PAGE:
How to evaluate a good cryptocurrency project? - The Five Points

How to evaluate a good cryptocurrency project? - The Five Points

A question I get a lot is “how do you find good projects? and how do you protect yourself from scams?”

At this point in the development of the crypto-economy, FOMO is in full effect. The meteoric success of Bitcoin has prompted many to either invest in existing projects or to create their own coins/tokens to capitalize on the hype behind the crypto movement. On the whole, I believe this is a good thing for the long term growth of cryptocurrencies and digital/global markets--but nonetheless, this too creates opportunities for scammers to prey on those less familiar to the space. Additionally, not every idea is a great one and many will fail even when created with good intentions.

So what can you do, or look at, to hedge against investing in a potential scam or poor project? Here are 5 things that I look for in any potential crypto investment:

The Five Points

  1. Plausibility

  2. Persistence and transparency

  3. Participation from the community

  4. Partnerships

  5. Prior fundraising

-Plausibility - does this idea make sense? Is there clear market demand for this tool or service?  As a rule of thumb, I stay away from projects that merely seek to replace fiat currencies--it needs to be more than just a store of value. I generally reserve my funds to invest in platform projects that provide a service that intends to disrupt an existing sector/market (think Ethereum, Syscoin, Vechain, Stellar etc).

-Persistence and transparency - how long has the project been around? And who is behind this project?  When you first start out, stick to projects that are tried and true. Two years is a good benchmark indicator of a committed development team. Two years is enough to validate the use case/idea and is usually paired with community adoption and support.

Try to answer these questions: are the project developers known/well-regarded? Are they public personas or only a twitter handle? Are they licensed? Do they have prior work history they can point to?

Seems like common sense right? You’d be surprised how many anonymous teams are in the space… a common thread in almost every single cryptocurrency scam horror story is an anonymous team. All it takes is 15 minutes of research to see if a team is legit or not. Another thing to note is that large corporate backers rarely, if ever, support anonymous projects--and for good reason.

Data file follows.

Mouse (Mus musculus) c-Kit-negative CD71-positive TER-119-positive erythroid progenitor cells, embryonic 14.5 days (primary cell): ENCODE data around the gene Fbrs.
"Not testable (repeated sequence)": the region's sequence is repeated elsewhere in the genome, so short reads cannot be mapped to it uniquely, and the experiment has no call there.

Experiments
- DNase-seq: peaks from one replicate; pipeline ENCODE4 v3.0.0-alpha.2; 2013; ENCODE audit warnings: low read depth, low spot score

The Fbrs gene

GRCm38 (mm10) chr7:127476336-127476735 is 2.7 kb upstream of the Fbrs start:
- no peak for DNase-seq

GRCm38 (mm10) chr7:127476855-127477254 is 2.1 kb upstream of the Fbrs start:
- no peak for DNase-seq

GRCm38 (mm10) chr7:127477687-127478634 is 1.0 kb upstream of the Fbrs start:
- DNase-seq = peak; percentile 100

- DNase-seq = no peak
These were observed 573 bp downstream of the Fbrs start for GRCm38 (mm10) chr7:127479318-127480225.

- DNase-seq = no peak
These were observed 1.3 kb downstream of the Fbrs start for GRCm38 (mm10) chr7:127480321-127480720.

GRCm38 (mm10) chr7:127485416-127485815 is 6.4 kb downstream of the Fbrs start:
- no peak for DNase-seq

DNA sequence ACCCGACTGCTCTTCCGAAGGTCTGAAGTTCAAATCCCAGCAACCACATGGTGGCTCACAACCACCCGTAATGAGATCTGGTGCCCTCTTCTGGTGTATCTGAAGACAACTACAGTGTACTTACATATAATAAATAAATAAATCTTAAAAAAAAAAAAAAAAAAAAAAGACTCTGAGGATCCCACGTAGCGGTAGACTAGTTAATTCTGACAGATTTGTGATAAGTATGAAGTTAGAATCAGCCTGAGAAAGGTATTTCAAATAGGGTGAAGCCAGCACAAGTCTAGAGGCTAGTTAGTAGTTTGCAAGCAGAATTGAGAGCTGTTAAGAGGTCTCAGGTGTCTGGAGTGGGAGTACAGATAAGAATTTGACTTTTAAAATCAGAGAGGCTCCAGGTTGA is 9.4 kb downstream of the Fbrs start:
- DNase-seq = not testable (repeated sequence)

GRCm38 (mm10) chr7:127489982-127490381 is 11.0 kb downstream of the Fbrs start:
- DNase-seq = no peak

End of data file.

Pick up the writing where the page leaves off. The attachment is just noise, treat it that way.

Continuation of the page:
There is a lot more risk involved with investing in ICO’s (initial coin offerings) since these ideas have not been proven-- I strongly urge newer investors to play it safe before taking on the added risk that comes with ICO’s.

-Participation from the community - Do they have an active community on twitter? Reddit? Telegram? Etc.? Look for projects with community interest, the projects that will succeed are the ones with strong communities behind them.

-Partnerships? There are plenty of incumbent technology and service companies that are scrambling to be competitive and take advantage of blockchain technologies. Projects that partner and collaborate with established companies (think IBM, Google, Microsoft etc…) have more access to funding and resources that give them a clear competitive advantage over similar projects.

-Prior fundraising rounds? VC funding? Successful ICO in the past?  To use a real world example, lets talk Ripple (XRP). Last year google ventures invested over 40 million in ripple, that (in conjunction with the other 4 points  covered here) motivated me to invest a couple hundred dollars. I figured the google VC guys were doing their due diligence. In a little over a year I was able to make over 200x on this trade alone. Point of the story is FOLLOW the BIG MONEY.

Wrap it up...

Remember that since the release of the bitcoin protocol in 2008, hundreds of new projects have emerged claiming to be the “next bitcoin,” promising lambos and penthouses. Though some projects have in fact taken off, a great majority have stagnated or been proven to be outright scams. The best way to stay ahead is to do your own research. The five points covered in this post aren’t a recipe for success, but they can GREATLY increase your odds of finding an investment that will perform well in the long term.

The “right” time to buy? - How to look for an entry using RSI, Volume and MACD

The “right” time to buy? - How to look for an entry using RSI, Volume and MACD

Market Cycles And What That Means For Your Buying Opportunity

Market Cycles And What That Means For Your Buying Opportunity

0